Review: Old Globe’s touching ‘El Borracho’ an unconventional family story

Zilah Mendoza, left, Jesse J. Perez and Matthew Martínez in the Old Globe's "El Borracho."
(Jim Cox)

Tony Meneses’ world premiere dramedy examines the corrosive effects of alcoholism on a Mexican-American family


From the moment audience members enter the Old Globe’s theater-in-the-round to watch Tony Meneses’ world premiere play “El Borracho,” they can quickly guess what’s to come.

They’ll see the small and tidy American apartment of Alma, a divorced Mexican immigrant who has surrounded herself with family photos, agave plants, votive candles, religious statuary and a large crucifix. But the “landscape” that surrounds Alma’s apartment — boldly designed with knowing insight by David Israel Reynoso — is a brimming sea of empty alcohol bottles and beer cans.

“El Borracho” is the name of the drunkard card in the Mexican bingo-style game of Lotería. Of course, this story must be about alcoholism. And it is, but it’s much more than that. Meneses based this bittersweet, funny and moving comedy-drama on his own family experience, so the script’s three characters are grounded in honesty. This feels like a real American family story with characters who have rough edges and defy stereotypes.

At a brisk 90 minutes, the story covers a lot of ground quickly. The dynamics of this family are well sketched in, but I wanted to know these characters better, particularly Alma’s son, David, a closeted gay Mexican-American playwright who is Meneses’ alter-ego.

Directed by Edward Torres with comic dash, freeze-frame action and playful between-scenes choreography, “El Borracho” is the story of Alma’s ex-husband, Raul, an alcoholic pizza deliveryman who is dying of a never-specified illness and needs a place to stay in his final weeks. At the urging of their son, David, Alma grudgingly takes Raul in. She feeds him, buys his medicine and keeps watch over Raul, but she cannot forgive him for the hell he put her through during their 25-year marriage.

Conflicts erupt between all three characters, but there are also unexpected flights of joy, dancing, music, love and laughter. Most of these lighter moments appear to be Raul’s end-stage bouts of delirium, where he remembers the good old days and he imagines himself to be a better man than he is.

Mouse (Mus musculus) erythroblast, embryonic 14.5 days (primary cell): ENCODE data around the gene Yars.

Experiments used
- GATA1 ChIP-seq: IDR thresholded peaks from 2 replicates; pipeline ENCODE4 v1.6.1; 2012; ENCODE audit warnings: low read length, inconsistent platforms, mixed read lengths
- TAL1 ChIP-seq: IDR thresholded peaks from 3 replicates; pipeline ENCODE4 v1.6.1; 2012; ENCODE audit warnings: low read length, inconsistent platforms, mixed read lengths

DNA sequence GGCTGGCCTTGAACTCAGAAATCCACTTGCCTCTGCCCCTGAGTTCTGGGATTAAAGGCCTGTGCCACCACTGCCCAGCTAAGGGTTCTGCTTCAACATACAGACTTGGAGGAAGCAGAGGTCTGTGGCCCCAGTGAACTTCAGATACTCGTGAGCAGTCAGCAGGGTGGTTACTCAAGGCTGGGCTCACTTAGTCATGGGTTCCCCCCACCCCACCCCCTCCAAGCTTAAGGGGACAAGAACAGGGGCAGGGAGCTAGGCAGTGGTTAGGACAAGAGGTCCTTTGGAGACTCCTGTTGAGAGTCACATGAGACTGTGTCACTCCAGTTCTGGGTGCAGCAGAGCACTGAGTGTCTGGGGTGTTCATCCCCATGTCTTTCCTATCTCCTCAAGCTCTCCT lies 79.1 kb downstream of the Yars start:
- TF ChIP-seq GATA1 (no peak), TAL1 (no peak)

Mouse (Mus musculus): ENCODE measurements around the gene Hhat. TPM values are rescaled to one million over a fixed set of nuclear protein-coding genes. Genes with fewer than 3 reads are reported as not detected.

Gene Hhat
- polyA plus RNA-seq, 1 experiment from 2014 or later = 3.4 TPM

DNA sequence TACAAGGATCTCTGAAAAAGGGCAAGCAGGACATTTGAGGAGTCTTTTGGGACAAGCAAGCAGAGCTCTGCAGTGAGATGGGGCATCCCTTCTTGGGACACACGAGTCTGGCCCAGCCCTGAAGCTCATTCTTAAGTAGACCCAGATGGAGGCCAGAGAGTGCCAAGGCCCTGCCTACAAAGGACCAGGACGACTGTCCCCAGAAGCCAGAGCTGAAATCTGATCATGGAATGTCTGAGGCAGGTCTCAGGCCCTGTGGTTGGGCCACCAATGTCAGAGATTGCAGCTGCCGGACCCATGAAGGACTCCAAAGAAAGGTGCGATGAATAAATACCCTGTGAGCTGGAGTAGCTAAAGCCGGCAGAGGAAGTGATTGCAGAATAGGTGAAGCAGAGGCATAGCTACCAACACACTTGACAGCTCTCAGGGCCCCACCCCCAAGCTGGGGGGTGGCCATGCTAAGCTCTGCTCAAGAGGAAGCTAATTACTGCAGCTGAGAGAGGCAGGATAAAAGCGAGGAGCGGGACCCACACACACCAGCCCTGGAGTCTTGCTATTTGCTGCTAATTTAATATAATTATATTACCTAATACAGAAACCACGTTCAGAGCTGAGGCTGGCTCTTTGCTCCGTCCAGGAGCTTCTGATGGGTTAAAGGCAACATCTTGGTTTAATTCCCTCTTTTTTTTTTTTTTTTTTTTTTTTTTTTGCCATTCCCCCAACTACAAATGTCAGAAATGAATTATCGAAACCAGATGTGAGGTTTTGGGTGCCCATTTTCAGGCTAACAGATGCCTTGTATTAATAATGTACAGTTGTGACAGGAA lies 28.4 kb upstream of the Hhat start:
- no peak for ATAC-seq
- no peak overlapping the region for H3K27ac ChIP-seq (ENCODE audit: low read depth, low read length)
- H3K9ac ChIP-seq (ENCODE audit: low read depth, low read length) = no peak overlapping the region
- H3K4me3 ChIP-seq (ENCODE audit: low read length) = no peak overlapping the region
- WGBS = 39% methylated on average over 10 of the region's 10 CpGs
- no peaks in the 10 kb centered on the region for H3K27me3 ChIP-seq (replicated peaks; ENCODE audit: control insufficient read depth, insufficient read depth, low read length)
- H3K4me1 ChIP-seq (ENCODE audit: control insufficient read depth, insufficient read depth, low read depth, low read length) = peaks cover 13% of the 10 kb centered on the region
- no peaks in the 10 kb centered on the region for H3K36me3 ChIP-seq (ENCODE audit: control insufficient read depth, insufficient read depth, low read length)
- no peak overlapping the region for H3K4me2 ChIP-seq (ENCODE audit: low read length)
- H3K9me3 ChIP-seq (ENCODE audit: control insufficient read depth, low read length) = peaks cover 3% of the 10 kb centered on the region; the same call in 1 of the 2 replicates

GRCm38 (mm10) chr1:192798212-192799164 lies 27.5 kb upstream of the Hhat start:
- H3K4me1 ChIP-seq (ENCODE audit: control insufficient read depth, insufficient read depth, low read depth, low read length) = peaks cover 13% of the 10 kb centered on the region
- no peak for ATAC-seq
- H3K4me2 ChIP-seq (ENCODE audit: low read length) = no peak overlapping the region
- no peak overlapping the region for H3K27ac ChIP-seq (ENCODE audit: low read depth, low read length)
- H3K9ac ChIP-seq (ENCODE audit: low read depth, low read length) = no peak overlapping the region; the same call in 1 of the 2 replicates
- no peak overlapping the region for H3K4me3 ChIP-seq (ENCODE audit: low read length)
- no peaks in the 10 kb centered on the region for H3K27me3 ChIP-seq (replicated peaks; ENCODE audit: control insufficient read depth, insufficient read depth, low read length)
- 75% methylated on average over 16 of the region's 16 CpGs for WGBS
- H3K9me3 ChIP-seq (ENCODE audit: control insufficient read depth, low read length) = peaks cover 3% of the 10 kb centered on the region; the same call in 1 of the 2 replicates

As Raul, Jesse J. Perez gives a marvelous, multifaceted performance that’s very funny, as well as charming, quirky, proud and mournful. The wonderful Zilah Mendoza plays Alma with the steely resolve of a woman who refuses to be hurt again by a man incapable of change. And an understatted Matthew Martinez brings a youthful, nervous energy to David, who may love his flawed parents but keeps them at an emotional distance to protect himself and his secrets.

Mextly Couzin designed the neon-style lighting, David R. Molina designed the original music and sound and scenic designer Reynoso also designed the costumes, which include a spangled Mexican cowboy ensemble that pops up in one of Raul’s hallucinations.

“El Borracho” is the first of two Latinx family story plays at the Globe this year. Coming up in May is playwright Melinda Lopez’s “Mala,” a solo play about a daughter’s complex relationship with her dying Cuban emigré mother during a cold Boston winter. On select dates, another actress will perform the play in Spanish.

‘El Borracho’

When: 7 p.m. Tuesdays and Wednesdays. 8 p.m. Thursdays and Fridays. 2 p.m. and 8 p.m. Saturdays. 2 and 7 p.m. Sundays. Through March 20.

Where: Sheryl and Harvey White Theatre, The Old Globe, 1363 Old Globe Way, Balboa Park

Tickets: $29 and up

Phone: (619) 234-5623


COVID protocol: Proof of full vaccination is required or proof of negative result of a COVID-19 PCR test within 72 hours of showtime. Masks are required at all times indoors.